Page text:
Having just come on board, I’ve been having a poke around the progclub projects.

One that caught my eye immediately was Pccipher. It’s a client-side javascript symmetric encryption library. Fricking cool stuff!

Yeah, yeah. As John pointed out, this isn’t what you’d use to set up your own community bank or anything. That is, it’s client-side, so it can’t be trusted, right? Well, I guess that’s if you’re playing the part of the server. But if you are the client, that finger can point the other way.

Like webmail. Yay, searchable, forever capacity, and no administration headaches. But always at the back of my mind is the fact that every single word I type is sent off to the mothership. All the better to server you ads (and… you know, whatever else they feel like doing). In my case, that’s gmail, but pick whichever poison you want.

Lately there has been a bit of media buzz about some “secure” mail systems shutting themselves down, rather than yield more than they’d like to the US government. To me, anyone trusting those services in the first place must be a bit mad in the first place. Once the unencrypted content has left your system, you have no real certainty how it’s going to be handled afterward. Horse bolted.

I’m sure Lavabit, and the others, likely worked extremely hard to build a technically bulletproof system. That’s pretty worthless in an environment where “BB” can slap them in the face with a secret letter, and force them to hand over their keys.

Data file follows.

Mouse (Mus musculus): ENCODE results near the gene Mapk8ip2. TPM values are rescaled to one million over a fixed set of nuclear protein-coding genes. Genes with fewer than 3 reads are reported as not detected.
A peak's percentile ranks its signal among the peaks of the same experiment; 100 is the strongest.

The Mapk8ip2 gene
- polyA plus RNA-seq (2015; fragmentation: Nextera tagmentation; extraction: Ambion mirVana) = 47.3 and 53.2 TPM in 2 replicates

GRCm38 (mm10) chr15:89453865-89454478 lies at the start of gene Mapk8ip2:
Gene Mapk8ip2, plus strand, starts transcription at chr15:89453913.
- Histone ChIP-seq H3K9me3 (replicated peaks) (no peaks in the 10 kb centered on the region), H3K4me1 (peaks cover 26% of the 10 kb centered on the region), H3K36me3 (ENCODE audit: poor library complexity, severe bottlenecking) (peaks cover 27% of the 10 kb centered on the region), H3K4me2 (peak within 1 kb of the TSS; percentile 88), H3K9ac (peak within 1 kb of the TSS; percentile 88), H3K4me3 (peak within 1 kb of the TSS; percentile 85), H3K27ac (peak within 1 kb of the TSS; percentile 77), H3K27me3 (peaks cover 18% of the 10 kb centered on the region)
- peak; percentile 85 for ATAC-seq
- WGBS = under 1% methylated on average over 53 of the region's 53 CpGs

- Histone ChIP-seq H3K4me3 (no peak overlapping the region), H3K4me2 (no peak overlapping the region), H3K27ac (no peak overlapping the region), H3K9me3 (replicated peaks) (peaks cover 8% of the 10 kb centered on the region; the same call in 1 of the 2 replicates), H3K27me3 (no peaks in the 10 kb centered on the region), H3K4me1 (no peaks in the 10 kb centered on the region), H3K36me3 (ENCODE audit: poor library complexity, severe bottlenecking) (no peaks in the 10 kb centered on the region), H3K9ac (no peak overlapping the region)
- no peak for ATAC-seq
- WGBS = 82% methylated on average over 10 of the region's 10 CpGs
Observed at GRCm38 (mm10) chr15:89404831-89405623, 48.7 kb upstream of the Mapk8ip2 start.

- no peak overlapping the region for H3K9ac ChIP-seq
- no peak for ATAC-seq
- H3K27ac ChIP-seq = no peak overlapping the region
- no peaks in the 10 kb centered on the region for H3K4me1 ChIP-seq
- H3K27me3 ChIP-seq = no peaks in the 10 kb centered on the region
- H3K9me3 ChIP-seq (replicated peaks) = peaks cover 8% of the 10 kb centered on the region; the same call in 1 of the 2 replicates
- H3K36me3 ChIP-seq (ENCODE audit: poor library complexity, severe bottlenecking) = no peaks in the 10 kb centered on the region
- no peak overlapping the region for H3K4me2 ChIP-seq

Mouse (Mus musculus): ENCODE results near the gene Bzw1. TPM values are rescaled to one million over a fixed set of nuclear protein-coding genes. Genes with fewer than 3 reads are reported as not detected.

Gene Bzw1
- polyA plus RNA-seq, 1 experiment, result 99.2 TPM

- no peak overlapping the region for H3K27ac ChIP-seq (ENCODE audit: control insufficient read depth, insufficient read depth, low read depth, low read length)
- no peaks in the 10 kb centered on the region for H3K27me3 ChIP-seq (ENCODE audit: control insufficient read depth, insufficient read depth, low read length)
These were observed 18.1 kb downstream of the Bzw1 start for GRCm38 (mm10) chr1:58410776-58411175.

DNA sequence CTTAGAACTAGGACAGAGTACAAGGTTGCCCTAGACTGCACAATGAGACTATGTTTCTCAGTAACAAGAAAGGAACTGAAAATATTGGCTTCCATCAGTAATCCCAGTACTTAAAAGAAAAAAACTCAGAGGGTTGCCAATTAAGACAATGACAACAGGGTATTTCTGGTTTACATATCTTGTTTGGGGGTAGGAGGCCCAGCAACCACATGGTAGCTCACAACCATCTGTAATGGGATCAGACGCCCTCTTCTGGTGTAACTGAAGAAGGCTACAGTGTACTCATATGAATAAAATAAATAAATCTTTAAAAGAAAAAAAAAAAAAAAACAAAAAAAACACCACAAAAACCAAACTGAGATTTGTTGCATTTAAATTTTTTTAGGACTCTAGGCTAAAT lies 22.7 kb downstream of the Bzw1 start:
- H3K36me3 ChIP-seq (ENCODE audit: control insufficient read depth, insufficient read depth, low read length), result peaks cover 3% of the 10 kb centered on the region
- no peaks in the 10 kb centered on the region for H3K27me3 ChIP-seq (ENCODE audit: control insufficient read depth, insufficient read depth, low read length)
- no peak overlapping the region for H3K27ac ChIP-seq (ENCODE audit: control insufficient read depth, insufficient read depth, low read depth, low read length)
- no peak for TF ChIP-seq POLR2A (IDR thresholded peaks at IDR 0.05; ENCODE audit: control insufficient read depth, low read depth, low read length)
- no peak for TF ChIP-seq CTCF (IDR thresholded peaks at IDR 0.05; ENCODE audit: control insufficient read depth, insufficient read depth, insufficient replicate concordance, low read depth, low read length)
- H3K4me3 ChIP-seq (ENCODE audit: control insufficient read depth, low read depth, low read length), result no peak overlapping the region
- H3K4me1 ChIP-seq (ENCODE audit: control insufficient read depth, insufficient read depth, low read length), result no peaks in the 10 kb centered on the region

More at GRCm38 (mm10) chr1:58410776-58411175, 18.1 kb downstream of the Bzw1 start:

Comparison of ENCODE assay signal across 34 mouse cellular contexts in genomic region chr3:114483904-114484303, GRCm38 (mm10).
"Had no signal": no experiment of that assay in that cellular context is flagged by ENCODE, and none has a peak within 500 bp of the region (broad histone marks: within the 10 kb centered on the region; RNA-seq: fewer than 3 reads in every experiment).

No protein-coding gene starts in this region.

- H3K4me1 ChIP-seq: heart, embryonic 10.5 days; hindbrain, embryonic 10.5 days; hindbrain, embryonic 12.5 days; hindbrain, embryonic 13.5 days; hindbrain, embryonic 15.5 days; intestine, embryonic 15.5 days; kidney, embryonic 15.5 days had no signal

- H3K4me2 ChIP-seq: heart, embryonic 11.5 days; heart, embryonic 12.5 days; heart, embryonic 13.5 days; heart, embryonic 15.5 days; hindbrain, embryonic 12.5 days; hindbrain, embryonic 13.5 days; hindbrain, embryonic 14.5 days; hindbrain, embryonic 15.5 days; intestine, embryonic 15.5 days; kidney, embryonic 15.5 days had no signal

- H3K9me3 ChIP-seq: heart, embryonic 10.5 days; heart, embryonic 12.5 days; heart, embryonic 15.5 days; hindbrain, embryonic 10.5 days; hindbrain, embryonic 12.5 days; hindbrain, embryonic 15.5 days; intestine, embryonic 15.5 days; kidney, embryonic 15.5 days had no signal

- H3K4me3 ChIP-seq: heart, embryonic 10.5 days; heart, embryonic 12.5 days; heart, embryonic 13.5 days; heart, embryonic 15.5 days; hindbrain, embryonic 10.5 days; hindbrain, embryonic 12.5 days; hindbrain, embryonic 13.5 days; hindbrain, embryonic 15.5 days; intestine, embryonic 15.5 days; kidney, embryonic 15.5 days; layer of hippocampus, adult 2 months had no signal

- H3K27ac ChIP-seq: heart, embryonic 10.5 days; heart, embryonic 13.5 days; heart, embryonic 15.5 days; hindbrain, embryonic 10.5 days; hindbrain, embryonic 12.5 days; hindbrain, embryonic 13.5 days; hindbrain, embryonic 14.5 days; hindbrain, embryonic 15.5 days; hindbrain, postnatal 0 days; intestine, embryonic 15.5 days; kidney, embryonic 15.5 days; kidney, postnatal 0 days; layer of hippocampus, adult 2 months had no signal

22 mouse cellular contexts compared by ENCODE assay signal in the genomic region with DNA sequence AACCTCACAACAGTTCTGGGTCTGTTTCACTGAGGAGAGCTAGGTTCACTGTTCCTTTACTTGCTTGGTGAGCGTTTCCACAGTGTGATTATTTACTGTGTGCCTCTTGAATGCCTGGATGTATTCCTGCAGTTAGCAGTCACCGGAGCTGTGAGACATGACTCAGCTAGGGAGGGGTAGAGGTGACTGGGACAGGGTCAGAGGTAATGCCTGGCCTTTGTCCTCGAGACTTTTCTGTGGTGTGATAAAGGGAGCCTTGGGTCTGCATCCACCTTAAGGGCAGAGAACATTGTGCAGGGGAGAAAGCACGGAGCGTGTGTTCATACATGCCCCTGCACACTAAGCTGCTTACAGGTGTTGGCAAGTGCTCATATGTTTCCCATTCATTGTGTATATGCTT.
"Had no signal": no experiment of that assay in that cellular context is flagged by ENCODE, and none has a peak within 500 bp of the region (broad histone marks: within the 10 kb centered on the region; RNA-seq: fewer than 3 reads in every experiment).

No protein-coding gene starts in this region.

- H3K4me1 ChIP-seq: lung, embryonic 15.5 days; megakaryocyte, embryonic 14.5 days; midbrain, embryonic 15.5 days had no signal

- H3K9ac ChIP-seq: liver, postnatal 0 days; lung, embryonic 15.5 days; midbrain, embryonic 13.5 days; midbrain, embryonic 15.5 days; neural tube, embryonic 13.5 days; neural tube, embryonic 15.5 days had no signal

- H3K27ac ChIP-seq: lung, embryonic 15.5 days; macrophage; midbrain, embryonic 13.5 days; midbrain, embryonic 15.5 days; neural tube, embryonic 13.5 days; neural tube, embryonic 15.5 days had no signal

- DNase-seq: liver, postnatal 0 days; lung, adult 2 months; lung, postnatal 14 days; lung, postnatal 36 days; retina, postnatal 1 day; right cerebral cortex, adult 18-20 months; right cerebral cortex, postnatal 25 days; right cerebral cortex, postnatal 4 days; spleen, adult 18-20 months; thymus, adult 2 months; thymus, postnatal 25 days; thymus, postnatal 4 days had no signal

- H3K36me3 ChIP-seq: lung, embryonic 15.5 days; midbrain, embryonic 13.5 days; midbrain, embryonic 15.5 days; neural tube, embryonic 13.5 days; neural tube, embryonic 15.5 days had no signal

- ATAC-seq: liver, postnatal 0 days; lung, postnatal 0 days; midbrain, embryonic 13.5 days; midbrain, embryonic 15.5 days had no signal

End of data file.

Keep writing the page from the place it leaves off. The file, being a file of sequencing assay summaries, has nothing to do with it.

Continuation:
It would be nice to have an option to lock down the content before it leaves my machine. Not that I’ve anything to hide — it just really pisses me off on principle, the level of unashamed snooping that is going on in the interwebs these days.

GPG is a great option for this, and if I was using a local email client, it’d definitely be the way to go. I remember Enigmail working well.

But dammit, gmail is just so easy. Principle vs Laziness: the ongoing battle… I know I’m going to lose this one a lot of the time, so something I can use easily with webmail is going to be the way to go.

This is why Pccipher caught my eye. With both Firefox and Chrome providing solid frameworks for building plugins and extensions in javascript, it screams for marriage with a nice javascript encryption library.

I’m going to start with a firefox addon. Why firefox? Isn’t Chrome the cool kid on the block? Well, I’ve played more with Mozilla’s awesome Jetpack addon framework. Mozilla has put a crapload of effort into making things easier to build plugins and extensions for Firefox. Chrome’s equivalent, to me anyway, feels much more work has gone into locking your extension down, so it fits the chrome app store’s view of the world. I really can’t be arsed jumping through those hoops for fun, so Firefox it’ll be.

I’ve waffled on enough for now. To prepare the environment for next time though, these things will be needed:


comments powered by Disqus